Fri­day 21

TONY DANZA AND JOSH GROBAN star in the fa­ther-and-son crime drama on Net­flix

TV & Satellite Week - - Hot List -

The Good Cop

COM­EDY DRAMA Net­flix This odd cou­ple US com­edy drama sees Tony Danza play a dis­graced ex-new York cop happy to dole out ad­vice on life, love and work to his earnest po­lice­man son (Josh Groban).

The Good Cop Genre: Crime drama Avail­able Fri­day 21 Septem­ber Sea­son: 1 Episodes: 10 Runs: 60min

FROM THE CRE­ATOR of Monk, the US TV se­ries about a San Fran­cisco cop with OCD, comes an­other crime drama that mixes po­lice pro­ce­dural mur­der mys­ter­ies with a bit of comic light re­lief.

Star­ring Tony Danza and Josh Groban, and set in Brook­lyn, the se­ries cen­tres on Tony Caruso and his son TJ (Tony Jr), the lat­ter be­ing the good cop of the ti­tle.

For­mer Taxi star Danza, 67, plays Tony Snr, a cor­rupt ex-po­lice of­fi­cer who has come out of prison and, as part of his pa­role con­di­tions, must live with TJ (Groban) – a nerdy, by-the-book homi­cide de­tec­tive.

In the first episode, when a for­mer col­league of Tony Snr’s turns up dead, TJ is shocked to find out that, ac­cord­ing to foren­sics, he’s the prime sus­pect in his own case.

We caught up with Groban, 37, who is a suc­cess­ful singer, to find out more about the Caruso cops… JOSH, HOW DID YOU END UP LAND­ING A ROLE IN THIS SE­RIES? It came out of nowhere. I got a let­ter from the show’s cre­ator Andy Breck­man, say­ing that he thought I was right for this role. I was blown away.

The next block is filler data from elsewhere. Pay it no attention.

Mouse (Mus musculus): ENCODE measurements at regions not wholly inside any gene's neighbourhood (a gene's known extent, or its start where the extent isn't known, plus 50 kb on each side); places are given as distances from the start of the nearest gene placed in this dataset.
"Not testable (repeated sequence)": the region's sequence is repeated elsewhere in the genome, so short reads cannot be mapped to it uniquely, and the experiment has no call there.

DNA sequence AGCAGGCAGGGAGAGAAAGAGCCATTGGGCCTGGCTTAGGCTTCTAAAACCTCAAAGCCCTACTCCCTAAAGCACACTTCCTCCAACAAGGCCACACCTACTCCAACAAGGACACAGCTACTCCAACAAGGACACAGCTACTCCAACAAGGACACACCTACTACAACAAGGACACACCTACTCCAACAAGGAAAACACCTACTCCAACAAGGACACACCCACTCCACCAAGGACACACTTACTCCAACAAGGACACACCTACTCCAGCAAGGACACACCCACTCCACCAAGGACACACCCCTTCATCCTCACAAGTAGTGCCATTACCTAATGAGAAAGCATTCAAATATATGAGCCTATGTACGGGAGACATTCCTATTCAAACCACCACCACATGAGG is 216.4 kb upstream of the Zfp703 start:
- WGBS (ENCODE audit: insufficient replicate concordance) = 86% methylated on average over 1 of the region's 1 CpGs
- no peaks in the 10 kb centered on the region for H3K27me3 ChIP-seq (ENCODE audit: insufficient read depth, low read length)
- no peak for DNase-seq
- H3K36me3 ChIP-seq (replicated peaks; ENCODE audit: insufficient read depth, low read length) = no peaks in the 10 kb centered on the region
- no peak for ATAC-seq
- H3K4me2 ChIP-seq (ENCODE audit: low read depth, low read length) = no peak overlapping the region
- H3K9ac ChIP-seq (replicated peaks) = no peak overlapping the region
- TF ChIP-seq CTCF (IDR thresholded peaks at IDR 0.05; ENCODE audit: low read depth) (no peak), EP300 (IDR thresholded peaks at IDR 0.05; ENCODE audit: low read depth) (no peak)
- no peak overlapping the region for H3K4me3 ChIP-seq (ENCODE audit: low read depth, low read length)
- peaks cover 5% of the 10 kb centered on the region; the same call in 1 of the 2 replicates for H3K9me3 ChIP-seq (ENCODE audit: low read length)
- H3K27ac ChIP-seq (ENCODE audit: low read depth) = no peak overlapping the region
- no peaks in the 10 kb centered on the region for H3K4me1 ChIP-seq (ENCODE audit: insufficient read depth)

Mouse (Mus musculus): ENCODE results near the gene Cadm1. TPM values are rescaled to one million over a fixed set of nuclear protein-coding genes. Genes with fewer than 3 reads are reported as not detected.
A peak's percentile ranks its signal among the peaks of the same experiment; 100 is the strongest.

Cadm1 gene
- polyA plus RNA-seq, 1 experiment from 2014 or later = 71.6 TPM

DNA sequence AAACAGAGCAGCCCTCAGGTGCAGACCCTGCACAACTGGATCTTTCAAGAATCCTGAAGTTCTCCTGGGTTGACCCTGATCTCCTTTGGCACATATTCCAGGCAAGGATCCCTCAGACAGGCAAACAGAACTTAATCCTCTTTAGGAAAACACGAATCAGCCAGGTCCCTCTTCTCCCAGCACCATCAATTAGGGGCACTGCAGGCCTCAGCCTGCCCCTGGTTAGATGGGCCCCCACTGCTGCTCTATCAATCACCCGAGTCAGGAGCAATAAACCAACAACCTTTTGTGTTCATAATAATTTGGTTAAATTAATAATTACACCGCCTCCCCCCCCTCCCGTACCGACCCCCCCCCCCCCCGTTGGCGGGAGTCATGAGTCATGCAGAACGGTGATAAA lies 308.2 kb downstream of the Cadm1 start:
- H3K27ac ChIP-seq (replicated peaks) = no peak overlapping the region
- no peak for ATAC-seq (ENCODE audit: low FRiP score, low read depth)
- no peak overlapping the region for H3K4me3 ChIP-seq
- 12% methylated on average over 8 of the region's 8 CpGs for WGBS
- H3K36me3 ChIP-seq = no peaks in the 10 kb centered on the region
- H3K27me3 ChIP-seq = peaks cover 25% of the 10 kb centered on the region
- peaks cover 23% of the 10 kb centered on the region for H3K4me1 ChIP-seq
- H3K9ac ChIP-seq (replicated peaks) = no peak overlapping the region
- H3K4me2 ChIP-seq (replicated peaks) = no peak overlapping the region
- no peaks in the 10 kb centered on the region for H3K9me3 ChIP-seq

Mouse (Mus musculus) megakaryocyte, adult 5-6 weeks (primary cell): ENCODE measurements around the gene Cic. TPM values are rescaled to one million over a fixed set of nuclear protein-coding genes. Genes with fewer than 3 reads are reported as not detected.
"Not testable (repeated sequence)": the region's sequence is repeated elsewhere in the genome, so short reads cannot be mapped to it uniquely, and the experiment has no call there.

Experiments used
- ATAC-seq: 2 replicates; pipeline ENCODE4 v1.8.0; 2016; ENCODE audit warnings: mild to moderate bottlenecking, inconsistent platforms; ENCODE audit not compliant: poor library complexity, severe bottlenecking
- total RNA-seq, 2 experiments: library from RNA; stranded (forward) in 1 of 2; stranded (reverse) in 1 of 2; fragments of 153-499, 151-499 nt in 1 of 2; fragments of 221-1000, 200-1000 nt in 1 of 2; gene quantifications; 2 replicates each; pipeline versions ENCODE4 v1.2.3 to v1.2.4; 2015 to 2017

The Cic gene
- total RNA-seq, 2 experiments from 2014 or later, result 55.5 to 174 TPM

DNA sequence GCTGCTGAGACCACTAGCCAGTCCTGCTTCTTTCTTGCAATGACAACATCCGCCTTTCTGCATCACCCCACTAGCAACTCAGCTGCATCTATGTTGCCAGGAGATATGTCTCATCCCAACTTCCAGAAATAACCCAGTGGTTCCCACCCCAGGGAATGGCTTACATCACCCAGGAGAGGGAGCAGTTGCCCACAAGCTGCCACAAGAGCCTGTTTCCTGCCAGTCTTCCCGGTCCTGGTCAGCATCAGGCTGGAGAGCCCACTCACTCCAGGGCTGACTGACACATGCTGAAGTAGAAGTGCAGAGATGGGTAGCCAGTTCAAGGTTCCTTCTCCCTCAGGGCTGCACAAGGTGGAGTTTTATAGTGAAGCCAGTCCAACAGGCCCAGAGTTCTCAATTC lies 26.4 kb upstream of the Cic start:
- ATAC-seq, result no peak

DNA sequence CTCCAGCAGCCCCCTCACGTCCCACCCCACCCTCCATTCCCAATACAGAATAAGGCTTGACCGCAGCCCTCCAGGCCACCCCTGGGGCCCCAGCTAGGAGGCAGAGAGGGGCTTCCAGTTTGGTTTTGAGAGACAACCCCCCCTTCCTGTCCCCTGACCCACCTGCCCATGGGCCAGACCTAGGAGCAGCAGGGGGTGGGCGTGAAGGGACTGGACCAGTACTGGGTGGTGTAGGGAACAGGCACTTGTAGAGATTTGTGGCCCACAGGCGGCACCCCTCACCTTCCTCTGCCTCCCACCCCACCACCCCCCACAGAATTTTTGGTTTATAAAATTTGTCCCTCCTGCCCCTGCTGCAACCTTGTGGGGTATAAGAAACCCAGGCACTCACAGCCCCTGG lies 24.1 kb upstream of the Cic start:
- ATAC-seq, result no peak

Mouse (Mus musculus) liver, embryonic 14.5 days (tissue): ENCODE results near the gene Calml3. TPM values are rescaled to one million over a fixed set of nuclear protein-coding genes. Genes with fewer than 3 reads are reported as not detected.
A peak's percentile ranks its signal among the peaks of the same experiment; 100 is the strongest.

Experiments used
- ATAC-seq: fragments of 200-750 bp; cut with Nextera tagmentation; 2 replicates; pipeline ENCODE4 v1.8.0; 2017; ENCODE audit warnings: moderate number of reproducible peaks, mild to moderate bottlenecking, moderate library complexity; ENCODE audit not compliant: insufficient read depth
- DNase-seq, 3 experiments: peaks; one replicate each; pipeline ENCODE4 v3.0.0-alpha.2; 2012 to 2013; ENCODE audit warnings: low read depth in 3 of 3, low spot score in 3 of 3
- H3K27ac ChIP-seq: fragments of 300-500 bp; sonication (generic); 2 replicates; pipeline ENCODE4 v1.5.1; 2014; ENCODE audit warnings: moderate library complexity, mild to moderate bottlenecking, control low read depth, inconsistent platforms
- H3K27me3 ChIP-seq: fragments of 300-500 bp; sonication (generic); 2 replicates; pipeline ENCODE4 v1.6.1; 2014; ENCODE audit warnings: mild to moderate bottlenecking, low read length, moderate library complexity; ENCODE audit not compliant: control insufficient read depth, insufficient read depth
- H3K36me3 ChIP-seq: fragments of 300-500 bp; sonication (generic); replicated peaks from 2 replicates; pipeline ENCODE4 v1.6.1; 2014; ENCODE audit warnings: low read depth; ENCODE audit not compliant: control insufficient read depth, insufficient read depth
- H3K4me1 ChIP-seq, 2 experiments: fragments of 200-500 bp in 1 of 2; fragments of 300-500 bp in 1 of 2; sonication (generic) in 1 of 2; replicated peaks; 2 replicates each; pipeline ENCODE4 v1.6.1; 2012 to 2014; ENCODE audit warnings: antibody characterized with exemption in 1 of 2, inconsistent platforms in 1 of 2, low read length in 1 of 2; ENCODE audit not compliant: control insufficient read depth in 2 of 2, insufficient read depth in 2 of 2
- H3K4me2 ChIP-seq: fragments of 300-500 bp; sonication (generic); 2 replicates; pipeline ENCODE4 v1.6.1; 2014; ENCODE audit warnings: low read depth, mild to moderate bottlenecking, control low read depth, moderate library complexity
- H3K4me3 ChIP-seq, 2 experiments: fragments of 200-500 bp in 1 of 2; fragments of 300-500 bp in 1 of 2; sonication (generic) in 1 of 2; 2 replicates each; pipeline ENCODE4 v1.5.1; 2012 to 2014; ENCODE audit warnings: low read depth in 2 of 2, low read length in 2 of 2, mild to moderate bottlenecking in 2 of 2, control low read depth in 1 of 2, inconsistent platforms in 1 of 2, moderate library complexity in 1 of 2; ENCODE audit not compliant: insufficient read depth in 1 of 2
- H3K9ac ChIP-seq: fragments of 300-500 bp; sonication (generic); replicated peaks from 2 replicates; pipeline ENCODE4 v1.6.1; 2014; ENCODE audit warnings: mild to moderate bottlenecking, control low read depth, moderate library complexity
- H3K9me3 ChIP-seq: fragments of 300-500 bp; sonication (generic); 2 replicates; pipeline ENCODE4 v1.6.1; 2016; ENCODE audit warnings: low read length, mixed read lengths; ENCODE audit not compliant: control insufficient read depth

CAN YOU DE­SCRIBE THE SHOW? It’s an episodic mys­tery de­tec­tive show that harks back to Columbo-type shows and is also sim­i­lar to Andy Breck­man’s other bril­liant se­ries, Monk, which is very char­ac­ter­driven too. Andy loves to dream up the per­fect crime and write it back­wards, cre­at­ing these puzzles – in the same way as Poirot does.

YOU’RE STAR­RING WITH TONY DANZA, WHO PLAYS YOUR FA­THER. WHAT CAN YOU TELL US ABOUT HIS CHAR­AC­TER? Tony is in­cred­i­ble. His char­ac­ter is based on a real-life per­son who was con­sid­ered to be one of the most cor­rupt de­tec­tives in NYPD his­tory. But he was so great at what he did that de­tec­tives still asked his ad­vice, even though he was a crim­i­nal. Tony Snr is larger than life, very ‘New York’, a bruiser kind of a guy.

HOW DOES TJ DEAL WITH HIS DAD’S SHADY PAST? For him it feels like the fam­ily name is at stake. He’s worked his way up through the ranks to be­come head of homi­cide. As part of the pa­role his dad has to live with him and, while he loves his dad very much, he feels that his past is kind of like a stain on their his­tory. They’re an odd cou­ple.

YOU HAVE A NEW AL­BUM COM­ING OUT THE DAY THIS SHOW LAUNCHES. HOW’S THE BAL­ANCE BE­TWEEN ACT­ING AND SINGING WORK­ING OUT? Now, more than ever, I’ve found the bal­ance I’ve craved my whole ca­reer. I left theatre school to sign a record deal, and when that hap­pened I was shocked in the same way I was when I was of­fered this role. It was a door I felt it was im­por­tant to walk through.

WHAT CAN YOU TELL US ABOUT YOUR NEW AL­BUM, Bridges? It in­cludes a duet with the Ital­ian singer An­drea Bocelli, who’s ba­si­cally the rea­son I got my big break when I was 17. To have a duet with him eight al­bums later feels like my ca­reer has come full cir­cle, so it’s a very spe­cial al­bum for me.




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